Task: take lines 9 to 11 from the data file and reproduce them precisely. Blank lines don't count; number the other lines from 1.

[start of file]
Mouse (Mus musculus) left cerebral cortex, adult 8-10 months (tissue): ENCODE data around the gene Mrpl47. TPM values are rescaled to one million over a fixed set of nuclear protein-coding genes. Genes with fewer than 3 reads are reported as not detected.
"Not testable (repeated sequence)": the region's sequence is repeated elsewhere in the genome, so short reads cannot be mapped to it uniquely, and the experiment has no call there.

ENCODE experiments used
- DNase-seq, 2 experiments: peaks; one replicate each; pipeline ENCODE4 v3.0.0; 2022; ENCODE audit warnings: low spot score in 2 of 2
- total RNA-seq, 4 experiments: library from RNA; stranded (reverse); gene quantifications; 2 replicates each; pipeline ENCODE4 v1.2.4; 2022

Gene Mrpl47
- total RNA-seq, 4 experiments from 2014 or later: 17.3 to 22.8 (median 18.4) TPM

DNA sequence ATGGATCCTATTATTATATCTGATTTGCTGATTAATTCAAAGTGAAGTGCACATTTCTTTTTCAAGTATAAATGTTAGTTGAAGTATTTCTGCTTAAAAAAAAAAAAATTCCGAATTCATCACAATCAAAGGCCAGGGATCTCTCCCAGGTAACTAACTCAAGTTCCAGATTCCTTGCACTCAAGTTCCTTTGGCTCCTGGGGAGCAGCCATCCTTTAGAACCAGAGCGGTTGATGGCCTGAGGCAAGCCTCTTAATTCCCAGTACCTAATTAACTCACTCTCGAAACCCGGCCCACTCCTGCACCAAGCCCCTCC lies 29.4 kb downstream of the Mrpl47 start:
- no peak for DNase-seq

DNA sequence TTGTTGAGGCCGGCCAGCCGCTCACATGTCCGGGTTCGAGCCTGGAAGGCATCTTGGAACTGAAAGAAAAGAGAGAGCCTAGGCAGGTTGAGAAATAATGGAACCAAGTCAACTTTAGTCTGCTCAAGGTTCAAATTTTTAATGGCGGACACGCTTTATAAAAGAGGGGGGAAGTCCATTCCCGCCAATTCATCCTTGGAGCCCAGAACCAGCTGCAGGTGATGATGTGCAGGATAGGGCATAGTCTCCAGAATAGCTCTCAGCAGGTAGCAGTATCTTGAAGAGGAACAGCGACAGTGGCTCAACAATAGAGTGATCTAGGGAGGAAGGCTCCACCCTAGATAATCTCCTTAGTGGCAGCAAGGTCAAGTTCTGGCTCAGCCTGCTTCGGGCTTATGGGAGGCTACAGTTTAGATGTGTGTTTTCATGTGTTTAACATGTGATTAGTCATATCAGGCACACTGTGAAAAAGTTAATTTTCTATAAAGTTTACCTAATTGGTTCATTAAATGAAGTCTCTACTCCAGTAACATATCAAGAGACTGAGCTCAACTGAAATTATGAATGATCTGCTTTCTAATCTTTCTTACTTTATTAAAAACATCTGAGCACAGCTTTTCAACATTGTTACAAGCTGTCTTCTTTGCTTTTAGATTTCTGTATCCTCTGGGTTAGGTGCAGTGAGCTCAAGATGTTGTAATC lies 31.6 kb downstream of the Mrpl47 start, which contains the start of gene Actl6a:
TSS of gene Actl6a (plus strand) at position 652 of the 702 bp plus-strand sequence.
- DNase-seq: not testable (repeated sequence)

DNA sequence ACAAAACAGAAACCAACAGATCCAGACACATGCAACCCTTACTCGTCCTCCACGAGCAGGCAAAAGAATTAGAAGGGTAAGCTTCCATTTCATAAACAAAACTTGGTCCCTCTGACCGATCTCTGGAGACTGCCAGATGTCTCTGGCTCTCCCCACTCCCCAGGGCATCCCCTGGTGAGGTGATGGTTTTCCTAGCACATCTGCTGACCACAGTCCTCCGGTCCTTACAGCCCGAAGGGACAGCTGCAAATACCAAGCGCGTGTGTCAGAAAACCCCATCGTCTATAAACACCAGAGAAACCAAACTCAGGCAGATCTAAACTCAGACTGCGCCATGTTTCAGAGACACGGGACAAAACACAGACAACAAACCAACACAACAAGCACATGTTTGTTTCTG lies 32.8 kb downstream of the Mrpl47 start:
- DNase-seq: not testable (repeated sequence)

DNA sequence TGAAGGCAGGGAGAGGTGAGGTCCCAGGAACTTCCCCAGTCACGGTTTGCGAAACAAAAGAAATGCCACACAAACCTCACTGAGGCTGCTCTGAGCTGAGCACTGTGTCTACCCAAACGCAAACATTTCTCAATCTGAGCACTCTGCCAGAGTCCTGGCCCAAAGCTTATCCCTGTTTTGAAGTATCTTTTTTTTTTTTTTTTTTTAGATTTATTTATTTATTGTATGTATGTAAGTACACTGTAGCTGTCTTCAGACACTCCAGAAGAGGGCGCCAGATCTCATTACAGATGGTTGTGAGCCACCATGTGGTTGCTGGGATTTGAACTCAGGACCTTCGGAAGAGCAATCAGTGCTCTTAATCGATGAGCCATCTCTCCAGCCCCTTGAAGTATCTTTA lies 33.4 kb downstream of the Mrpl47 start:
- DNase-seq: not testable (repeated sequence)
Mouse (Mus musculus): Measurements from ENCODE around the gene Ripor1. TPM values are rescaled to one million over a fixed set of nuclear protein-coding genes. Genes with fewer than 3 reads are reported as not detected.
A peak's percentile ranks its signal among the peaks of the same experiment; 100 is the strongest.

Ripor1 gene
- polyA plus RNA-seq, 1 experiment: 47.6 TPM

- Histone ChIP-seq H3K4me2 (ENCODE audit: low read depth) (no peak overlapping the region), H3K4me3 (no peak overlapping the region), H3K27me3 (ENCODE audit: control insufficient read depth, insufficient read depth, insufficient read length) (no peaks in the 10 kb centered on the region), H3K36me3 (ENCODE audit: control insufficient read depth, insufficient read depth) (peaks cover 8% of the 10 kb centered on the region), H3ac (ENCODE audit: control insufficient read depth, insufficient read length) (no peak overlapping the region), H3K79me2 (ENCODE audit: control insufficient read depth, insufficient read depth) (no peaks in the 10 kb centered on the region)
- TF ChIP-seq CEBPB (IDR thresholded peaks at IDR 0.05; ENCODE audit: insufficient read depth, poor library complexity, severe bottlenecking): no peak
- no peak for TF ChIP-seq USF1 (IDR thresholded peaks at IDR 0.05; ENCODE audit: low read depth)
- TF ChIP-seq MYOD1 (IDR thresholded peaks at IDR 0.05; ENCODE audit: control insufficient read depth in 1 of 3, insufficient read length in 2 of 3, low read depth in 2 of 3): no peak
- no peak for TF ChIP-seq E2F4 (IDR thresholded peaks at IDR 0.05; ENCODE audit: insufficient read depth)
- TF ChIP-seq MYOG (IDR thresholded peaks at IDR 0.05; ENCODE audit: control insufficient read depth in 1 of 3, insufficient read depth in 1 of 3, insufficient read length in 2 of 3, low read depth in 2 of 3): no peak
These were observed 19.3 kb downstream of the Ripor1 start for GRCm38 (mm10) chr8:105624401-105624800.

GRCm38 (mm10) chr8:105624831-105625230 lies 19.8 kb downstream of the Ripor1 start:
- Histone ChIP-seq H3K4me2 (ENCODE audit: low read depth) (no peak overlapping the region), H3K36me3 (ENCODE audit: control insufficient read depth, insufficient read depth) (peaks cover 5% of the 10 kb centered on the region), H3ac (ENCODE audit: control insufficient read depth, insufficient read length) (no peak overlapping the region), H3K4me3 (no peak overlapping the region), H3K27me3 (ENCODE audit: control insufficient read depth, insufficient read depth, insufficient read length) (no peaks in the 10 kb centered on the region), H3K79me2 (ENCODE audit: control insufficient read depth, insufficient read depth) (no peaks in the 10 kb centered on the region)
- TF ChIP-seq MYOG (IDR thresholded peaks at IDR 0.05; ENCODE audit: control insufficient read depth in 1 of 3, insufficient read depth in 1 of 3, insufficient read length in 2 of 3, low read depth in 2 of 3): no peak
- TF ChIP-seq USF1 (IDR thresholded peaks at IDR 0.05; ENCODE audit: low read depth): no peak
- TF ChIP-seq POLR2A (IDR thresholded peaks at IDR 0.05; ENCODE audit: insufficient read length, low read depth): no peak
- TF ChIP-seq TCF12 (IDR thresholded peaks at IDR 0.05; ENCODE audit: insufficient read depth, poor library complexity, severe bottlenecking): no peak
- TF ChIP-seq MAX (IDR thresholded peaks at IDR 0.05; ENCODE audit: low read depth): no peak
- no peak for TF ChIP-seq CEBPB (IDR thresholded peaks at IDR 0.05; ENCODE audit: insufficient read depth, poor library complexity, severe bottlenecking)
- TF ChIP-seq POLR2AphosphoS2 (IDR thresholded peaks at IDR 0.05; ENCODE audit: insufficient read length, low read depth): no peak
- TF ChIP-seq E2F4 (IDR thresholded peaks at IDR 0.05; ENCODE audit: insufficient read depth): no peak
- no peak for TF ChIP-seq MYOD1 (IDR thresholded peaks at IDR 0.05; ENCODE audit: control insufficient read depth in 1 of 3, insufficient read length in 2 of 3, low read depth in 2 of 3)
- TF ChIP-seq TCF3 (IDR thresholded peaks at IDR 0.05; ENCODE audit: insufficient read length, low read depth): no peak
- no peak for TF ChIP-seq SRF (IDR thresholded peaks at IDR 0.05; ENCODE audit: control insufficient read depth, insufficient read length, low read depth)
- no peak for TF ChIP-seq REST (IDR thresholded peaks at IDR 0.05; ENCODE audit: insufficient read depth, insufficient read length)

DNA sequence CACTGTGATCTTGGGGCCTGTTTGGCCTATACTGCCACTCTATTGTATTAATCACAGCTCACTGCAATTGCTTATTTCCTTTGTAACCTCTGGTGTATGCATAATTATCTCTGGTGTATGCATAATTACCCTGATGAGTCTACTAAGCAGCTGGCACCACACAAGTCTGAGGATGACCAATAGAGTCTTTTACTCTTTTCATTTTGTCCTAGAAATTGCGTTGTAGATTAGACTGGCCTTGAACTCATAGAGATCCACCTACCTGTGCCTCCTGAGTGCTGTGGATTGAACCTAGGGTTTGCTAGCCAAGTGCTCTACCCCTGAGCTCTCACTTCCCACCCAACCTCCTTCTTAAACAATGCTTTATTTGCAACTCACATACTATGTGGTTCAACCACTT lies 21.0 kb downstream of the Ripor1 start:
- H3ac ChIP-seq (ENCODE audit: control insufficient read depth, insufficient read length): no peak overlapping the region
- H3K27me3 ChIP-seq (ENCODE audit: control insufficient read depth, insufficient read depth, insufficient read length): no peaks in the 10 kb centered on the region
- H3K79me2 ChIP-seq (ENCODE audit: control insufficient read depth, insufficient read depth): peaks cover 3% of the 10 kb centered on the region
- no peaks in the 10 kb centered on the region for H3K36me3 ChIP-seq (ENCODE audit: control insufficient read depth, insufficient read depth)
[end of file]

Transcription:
- no peak for DNase-seq

DNA sequence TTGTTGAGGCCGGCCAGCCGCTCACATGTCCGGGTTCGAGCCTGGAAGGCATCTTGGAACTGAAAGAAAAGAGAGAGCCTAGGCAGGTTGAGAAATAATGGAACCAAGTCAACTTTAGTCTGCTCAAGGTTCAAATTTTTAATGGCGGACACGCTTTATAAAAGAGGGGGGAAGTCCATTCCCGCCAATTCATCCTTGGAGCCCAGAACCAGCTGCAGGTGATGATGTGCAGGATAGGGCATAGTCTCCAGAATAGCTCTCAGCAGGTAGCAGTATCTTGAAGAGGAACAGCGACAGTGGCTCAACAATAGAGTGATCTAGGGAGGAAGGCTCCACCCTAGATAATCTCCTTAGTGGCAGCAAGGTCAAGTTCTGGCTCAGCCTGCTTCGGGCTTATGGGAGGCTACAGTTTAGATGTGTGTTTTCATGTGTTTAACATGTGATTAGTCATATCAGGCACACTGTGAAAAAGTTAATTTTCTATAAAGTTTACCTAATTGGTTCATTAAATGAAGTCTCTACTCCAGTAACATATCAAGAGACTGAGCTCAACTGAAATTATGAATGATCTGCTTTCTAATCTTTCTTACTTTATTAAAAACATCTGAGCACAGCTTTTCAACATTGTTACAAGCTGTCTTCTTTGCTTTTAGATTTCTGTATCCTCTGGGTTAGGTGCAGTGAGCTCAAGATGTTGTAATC lies 31.6 kb downstream of the Mrpl47 start, which contains the start of gene Actl6a:
TSS of gene Actl6a (plus strand) at position 652 of the 702 bp plus-strand sequence.